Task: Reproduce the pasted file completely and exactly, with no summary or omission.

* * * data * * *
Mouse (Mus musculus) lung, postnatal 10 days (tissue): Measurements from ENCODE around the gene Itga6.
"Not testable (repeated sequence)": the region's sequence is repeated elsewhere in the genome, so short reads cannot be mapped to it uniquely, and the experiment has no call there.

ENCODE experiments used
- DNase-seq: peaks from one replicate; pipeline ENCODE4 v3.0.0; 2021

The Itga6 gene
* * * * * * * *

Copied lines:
Mouse (Mus musculus) lung, postnatal 10 days (tissue): Measurements from ENCODE around the gene Itga6.
"Not testable (repeated sequence)": the region's sequence is repeated elsewhere in the genome, so short reads cannot be mapped to it uniquely, and the experiment has no call there.

ENCODE experiments used
- DNase-seq: peaks from one replicate; pipeline ENCODE4 v3.0.0; 2021

The Itga6 gene